James Langston Hughes
African-American Poet, Author, Social Activist
As a poet and writer I felt it was fitting that I dedicate my Black History Month posts to my favorite African-American writers, poets, and authors.
James Langston Hughes born February 1, 1902, in Joplin, Missouri. As a result of his parents divorce his grandmother raised him. At the age of thirteen, Hughes moved to Lincoln, Illinois, to live with his mother and her new husband. It was in Lincoln that he began writing poetry. After graduating from high school, he spent a year in Mexico with his father followed by a year at Columbia University in New York City. Over the years he held several odd jobs including assistant cook, laundry worker and busboy. Langston Hughes also traveled to Africa and Europe working as a seaman. In November 1924, he moved to Washington, D.C. Hughes first book of poetry, The Weary Blues, was published. He finished his college education at Lincoln University in Pennsylvania in 1927 and in 1930 his first novel, Not Without Laughter, won the Harmon gold medal for literature.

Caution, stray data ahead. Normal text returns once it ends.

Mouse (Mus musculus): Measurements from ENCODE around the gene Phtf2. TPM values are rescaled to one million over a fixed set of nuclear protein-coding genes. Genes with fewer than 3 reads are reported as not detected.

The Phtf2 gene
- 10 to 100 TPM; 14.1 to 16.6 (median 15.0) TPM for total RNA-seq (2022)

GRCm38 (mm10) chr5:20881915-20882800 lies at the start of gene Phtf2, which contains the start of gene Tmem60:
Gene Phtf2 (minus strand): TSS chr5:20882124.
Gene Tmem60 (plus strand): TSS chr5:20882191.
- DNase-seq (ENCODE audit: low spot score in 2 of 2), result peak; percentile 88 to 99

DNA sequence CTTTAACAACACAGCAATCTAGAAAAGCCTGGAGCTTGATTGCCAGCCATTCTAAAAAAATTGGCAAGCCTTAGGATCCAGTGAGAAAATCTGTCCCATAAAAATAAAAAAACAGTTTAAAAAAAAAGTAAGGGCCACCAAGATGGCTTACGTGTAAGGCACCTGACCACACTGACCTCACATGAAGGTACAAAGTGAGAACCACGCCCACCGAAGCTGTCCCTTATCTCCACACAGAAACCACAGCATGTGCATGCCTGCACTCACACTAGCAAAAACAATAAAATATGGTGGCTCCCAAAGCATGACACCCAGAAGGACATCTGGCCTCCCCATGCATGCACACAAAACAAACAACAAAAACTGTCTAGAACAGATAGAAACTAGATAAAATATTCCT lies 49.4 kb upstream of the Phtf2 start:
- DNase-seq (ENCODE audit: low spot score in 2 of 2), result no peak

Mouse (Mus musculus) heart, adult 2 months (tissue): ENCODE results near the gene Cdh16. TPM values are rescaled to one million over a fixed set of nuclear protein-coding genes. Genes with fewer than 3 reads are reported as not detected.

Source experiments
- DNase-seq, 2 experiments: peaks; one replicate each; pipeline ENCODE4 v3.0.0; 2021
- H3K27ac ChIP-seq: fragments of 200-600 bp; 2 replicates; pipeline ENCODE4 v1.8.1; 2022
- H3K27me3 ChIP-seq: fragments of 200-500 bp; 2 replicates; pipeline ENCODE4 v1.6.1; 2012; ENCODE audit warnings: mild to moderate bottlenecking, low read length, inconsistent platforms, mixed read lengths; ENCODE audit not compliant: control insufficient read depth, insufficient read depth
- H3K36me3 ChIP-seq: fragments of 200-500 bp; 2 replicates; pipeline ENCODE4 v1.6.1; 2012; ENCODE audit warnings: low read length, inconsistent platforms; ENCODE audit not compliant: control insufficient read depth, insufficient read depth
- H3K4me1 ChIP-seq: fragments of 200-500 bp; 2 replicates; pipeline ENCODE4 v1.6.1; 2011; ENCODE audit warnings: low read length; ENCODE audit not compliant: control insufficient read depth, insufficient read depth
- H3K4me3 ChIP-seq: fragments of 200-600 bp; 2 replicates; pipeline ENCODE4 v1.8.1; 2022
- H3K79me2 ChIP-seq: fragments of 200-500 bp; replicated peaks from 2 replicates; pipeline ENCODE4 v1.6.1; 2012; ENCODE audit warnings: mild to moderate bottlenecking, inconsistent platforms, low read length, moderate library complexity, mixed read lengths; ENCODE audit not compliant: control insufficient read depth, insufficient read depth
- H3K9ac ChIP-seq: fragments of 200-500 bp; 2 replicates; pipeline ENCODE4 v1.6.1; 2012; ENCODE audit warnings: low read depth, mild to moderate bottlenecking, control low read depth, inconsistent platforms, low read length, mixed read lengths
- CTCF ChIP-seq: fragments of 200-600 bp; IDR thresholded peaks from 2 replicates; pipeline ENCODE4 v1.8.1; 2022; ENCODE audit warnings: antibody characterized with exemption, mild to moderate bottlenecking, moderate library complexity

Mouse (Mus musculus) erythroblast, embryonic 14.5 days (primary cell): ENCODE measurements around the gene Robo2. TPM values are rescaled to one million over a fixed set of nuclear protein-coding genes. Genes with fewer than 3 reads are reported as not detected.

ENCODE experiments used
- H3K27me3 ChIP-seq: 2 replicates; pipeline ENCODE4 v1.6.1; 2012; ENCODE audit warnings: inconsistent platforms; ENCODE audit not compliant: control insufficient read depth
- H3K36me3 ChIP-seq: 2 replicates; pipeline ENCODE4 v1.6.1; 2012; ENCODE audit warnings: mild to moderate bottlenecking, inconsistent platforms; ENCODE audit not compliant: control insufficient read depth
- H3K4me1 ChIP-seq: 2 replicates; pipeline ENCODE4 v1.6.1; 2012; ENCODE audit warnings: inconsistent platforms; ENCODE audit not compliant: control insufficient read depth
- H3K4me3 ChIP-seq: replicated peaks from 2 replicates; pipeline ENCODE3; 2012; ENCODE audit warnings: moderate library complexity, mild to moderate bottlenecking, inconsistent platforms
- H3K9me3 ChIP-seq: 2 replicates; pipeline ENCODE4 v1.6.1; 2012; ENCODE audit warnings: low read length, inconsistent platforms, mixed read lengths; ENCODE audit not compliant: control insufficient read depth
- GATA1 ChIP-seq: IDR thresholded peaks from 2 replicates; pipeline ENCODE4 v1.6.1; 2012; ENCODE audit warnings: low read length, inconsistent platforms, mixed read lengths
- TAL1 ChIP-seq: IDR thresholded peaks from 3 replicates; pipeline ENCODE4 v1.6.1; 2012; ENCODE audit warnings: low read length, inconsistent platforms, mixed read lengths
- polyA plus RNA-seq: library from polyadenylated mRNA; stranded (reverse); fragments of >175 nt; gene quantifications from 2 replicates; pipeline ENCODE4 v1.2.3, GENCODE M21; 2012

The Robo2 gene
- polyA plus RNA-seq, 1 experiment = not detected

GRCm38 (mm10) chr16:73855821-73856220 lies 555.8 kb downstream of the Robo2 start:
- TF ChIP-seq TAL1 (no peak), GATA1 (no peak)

Hughes is particularly known for his colorful portrayals of black life in America from the twenties through the sixties. He wrote novels, short stories and plays, as well as poetry, and is also known for his engagement with the world of jazz and the influence it had on his writing creating what is known as jazz poetry, today known as spoken word.
Hughes stressed a racial consciousness and cultural nationalism devoid of self-hate that united people of African descent and Africa across the globe and encouraged pride in their diverse black folk culture and black aesthetic.
On May 22, 1967 Langston Hughes died of complications from prostate cancer.
Here is one of my favorite poems from Hughes.
I, Too –James Langston Hughes
I, too, sing America. I am the darker brother.
They send me to eat in the kitchen When company comes, But I laugh, And eat well, And grow strong. Tomorrow, I’ll be at the table When company comes.
Nobody’ll dare Say to me, “Eat in the kitchen,” Then.
Besides, They’ll see how beautiful I am And be ashamed—
I, too, am America.
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